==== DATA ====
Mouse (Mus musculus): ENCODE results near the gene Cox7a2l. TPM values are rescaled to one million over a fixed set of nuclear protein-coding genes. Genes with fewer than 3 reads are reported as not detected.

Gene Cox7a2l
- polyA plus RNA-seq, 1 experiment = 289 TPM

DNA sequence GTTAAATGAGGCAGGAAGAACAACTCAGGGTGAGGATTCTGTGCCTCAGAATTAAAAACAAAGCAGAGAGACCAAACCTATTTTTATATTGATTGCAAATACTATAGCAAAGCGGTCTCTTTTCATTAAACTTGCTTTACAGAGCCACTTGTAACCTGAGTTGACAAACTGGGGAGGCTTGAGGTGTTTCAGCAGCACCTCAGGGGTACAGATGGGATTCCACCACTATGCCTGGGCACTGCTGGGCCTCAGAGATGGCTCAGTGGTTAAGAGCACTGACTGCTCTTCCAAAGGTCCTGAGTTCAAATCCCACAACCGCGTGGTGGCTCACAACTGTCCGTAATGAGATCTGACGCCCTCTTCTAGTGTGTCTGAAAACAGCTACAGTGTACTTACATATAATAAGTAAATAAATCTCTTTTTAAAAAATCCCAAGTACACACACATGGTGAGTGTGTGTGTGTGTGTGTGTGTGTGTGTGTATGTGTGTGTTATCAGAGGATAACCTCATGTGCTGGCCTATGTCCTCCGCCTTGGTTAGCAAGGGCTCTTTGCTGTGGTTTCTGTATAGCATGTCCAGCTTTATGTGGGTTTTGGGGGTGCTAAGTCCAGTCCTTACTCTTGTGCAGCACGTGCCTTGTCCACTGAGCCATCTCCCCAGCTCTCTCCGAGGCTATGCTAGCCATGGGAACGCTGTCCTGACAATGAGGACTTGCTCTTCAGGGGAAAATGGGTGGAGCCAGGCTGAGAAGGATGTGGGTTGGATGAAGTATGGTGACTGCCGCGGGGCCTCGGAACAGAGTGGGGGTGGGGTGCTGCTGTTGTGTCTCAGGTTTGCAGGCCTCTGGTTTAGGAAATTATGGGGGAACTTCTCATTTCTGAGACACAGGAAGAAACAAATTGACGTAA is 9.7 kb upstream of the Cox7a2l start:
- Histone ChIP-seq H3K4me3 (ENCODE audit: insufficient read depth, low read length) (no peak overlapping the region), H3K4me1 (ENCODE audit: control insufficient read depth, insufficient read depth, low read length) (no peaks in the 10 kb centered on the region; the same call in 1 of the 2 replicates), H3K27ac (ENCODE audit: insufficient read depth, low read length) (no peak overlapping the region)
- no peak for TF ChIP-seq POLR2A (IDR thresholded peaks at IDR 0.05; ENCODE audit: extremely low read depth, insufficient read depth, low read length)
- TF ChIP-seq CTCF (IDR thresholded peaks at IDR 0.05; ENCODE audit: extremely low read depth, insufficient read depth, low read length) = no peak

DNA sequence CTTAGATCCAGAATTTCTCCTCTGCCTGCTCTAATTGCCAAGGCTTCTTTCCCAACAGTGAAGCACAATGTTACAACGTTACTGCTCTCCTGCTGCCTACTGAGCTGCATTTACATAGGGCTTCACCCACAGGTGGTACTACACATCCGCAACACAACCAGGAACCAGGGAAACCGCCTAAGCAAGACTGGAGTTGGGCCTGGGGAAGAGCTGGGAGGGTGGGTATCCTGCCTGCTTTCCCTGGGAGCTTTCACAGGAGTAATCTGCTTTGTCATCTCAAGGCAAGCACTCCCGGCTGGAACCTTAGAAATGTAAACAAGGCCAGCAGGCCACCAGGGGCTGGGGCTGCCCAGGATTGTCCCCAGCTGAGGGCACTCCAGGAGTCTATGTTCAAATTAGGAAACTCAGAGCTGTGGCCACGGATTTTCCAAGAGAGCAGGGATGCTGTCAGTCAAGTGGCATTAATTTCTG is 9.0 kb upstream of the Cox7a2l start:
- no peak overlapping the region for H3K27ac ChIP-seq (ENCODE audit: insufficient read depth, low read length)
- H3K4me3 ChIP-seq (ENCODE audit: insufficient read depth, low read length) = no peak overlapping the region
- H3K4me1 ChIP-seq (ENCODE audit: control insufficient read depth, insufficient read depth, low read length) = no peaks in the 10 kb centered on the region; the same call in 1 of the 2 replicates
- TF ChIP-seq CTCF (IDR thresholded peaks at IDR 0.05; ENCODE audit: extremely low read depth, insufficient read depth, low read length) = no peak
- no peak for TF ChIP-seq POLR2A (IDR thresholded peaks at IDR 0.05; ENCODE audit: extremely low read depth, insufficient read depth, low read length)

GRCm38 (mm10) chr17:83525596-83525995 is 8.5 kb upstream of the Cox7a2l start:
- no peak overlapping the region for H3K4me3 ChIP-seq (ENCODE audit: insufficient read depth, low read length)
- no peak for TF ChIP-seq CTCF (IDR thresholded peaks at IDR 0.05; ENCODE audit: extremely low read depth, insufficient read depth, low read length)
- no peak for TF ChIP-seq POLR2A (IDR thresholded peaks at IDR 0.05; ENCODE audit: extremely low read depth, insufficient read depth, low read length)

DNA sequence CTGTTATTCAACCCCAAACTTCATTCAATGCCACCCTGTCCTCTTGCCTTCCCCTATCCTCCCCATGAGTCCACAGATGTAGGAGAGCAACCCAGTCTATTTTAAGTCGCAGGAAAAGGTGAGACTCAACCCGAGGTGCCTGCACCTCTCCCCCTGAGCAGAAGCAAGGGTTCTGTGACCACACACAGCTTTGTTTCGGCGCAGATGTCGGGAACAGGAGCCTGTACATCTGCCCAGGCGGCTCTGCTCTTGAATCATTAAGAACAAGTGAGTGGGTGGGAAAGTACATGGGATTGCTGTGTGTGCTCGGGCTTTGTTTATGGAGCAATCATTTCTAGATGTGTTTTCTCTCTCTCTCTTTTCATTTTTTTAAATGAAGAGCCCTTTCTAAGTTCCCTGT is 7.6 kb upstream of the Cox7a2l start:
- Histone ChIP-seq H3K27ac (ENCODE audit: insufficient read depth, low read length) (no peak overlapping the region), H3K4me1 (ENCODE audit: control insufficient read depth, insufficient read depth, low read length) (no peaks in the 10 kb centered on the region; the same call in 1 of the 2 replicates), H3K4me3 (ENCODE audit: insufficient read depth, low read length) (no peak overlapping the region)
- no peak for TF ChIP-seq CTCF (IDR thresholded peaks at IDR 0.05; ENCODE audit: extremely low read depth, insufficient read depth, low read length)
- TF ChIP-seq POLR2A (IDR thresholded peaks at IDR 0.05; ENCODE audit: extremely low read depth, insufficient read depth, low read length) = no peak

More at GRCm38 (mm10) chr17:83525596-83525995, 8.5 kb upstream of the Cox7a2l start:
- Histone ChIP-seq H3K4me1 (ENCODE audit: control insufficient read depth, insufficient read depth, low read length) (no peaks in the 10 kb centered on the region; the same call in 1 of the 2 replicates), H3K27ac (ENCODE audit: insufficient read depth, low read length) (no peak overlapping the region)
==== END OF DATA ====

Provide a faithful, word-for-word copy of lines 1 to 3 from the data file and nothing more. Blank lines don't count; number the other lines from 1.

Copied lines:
Mouse (Mus musculus): ENCODE results near the gene Cox7a2l. TPM values are rescaled to one million over a fixed set of nuclear protein-coding genes. Genes with fewer than 3 reads are reported as not detected.

Gene Cox7a2l
- polyA plus RNA-seq, 1 experiment = 289 TPM